The name seemed very fitting when I began writing music and thinking about what name to operate under. Being that the “Hulder” is a complex forest dwelling creature (to skim the surface), the name seemed to embody the intentions of the music and visuals. “The Inquisitor” is a moniker that was only utilized for my time in a previous band and this has caused some confusion for people along the way. I do not wish to mesh the two concepts or influences in any way. As far as balancing themes that exist within my personal life and crafting the idea of Hulder, I find this to be rather simple. The most intriguing lore has always been that which is steeped in bits of truth.
You’ve stated in previous interviews that the concept for Hulder had been in your mind for years, then started the project upon moving to Oregon. Was there a specific moment where you realized the vision was complete and ready to execute? What were the barriers to starting this project, and how did you ultimately overcome them?
I moved to Oregon in the fall of 2018, and due to my reclusive nature I did not have nor seek out many acquaintances. Since I had just spent some time living in Southern California, the rain and cold was very inspiring as it reminded me of my upbringing in Belgium. There were no real barriers that had stopped me from creating the music that I had envisioned prior, but the change in scenery and winter of isolation was very motivating for me.
I really appreciate how your grandmother has been a great influence on you, as she was an antiques dealer who dealt in medieval wares. What were some of the visual aspects that you were drawn to as a child when seeing these artifacts? And how do you think specifically the extreme intricacies of medieval art, if at all, have inspired your sound?
I would often go “picking” with her, and I distinctly remember the smell and ambiance of the many dark and musty old buildings and farmhouses we would rummage through. Oftentimes death had left these places vacant, and full of stories that would never be told, thus leaving the imagination to roam. Unfortunately, I believe I took the abundance of medieval wares for granted as I was fairly young at the time, but my personal collection grows as I age. I recall having an affinity for the macabre from as far back as I can remember, and I still cherish our outings to castles and cathedrals to look at the many depictions of decapitations and various scenes of torture. There is an unending longing for my hometown that plays a big part in the melancholic and nostalgic aspects of Hulder's sound.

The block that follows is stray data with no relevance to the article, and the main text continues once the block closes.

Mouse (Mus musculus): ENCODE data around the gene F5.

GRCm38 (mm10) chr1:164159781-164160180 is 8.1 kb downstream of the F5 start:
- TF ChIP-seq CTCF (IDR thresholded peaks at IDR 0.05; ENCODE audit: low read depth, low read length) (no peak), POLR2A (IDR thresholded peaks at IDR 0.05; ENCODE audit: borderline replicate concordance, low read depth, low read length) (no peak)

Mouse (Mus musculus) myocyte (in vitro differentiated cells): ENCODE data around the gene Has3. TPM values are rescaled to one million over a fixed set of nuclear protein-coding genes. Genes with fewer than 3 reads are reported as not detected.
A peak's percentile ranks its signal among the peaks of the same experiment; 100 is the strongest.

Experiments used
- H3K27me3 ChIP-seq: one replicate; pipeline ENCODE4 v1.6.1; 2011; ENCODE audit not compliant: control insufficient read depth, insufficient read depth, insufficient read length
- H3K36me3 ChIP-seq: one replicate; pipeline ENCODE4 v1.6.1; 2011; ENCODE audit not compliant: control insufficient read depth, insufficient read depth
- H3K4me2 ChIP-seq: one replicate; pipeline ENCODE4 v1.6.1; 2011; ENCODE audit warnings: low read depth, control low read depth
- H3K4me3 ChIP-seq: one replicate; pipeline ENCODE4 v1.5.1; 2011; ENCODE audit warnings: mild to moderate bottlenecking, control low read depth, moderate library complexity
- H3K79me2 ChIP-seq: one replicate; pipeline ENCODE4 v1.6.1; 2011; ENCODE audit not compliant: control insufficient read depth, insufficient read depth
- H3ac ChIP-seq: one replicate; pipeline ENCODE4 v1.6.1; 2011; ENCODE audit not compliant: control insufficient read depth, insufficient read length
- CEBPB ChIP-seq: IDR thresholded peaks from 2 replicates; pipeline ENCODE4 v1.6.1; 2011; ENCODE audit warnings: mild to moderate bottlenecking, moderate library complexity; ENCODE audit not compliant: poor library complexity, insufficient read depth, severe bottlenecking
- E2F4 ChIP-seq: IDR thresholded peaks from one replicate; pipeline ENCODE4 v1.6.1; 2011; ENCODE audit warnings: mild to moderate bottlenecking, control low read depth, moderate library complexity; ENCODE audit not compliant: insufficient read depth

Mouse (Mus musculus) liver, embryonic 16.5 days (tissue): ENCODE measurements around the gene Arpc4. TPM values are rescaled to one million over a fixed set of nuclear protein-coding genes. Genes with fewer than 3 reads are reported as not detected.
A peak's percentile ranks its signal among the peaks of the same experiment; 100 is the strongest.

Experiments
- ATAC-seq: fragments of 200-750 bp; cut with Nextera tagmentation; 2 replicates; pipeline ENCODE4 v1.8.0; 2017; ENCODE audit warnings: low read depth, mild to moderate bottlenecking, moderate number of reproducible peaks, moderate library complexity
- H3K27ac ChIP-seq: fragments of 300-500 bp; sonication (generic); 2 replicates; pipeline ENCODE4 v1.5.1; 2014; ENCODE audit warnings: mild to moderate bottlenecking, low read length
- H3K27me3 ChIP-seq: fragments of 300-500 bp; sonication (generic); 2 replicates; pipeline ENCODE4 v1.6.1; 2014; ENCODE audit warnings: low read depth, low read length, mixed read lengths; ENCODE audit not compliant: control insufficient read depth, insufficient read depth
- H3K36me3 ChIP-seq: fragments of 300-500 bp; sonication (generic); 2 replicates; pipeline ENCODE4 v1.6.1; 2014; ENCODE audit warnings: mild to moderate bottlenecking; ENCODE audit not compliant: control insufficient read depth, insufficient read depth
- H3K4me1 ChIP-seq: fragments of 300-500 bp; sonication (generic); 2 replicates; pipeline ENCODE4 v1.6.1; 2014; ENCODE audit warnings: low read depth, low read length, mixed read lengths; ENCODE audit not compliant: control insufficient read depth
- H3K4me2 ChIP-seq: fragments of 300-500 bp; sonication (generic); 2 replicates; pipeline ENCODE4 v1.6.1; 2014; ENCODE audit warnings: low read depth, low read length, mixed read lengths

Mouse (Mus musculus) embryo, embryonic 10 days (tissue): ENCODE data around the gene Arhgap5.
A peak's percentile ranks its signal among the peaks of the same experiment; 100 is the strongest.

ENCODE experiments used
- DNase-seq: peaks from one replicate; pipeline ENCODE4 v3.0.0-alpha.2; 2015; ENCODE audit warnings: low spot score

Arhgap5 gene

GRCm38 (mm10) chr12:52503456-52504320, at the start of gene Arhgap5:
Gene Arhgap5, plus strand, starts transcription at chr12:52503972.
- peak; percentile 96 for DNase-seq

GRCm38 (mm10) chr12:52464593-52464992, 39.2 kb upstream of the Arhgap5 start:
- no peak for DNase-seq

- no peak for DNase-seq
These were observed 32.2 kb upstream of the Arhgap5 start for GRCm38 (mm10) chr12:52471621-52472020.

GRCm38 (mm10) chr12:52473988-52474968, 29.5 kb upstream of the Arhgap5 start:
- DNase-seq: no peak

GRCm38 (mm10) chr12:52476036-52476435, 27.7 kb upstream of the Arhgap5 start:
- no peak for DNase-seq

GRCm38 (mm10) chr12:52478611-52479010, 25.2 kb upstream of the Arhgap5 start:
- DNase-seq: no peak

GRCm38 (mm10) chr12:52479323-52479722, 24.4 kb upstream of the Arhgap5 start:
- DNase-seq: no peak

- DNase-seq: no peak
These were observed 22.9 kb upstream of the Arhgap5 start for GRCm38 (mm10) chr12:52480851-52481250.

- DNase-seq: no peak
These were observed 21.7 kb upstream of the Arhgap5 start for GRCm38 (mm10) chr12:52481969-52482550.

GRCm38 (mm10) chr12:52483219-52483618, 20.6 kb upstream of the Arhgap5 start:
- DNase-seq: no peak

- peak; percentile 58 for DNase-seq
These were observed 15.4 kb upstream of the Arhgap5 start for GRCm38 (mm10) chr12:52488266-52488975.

Tell us about the location on the cover of this album. If I’m not mistaken, the cover to the last demo was taken at the Abbey of Tongerlo. Do you have specific locations in mind to mirror your various releases?
All of the photography for “Godslastering…” was captured by my good friend, Liana Rakijian, and each image was very intentional. The image on the cover of the album was captured next to the lake where I pick my blackberries for the year, the photograph inside of the lyric booklet was taken in the cemetery across from where I lived at the time, and the poster inside the LP shows a small creek that I frequent while camping and mushroom hunting in the Tillamook Forest. While earlier works have been based heavily on my memories, I felt that the album’s imagery should display my current focus and surroundings.
Who are some of your favorite Flemish composers? What are the distinct properties of Flemish music that you’ve been inspired by?
I am not sure about their exact origins, thus not Flemish per se, but Alexander Agricola and Daniel Danielis are some classical Belgian composers that come to mind and I thoroughly enjoy them. My grandfather, who recently passed, introduced me to classical music as well as opera and theatre which he was heavily involved with. Many of my favorite compositions were veiled in sadness due to the circumstances that were prevalent in those times.
What else is in store for you for the rest of the year? Any tentative tour plans?
As for the rest of this year, I am going to place a strong focus on live performances. The first live performance in support of the album was to be at Metal Mean Festival in Belgium but, unfortunately, that plan was foiled by a last-minute change in international travel restrictions. I will be announcing a handful of US performances in October, November and December soon. Talks have begun for some touring in 2022 but plans and announcements are yet to be made.
Godslastering: Hymns of a Forlorn Peasantry is available for purchase: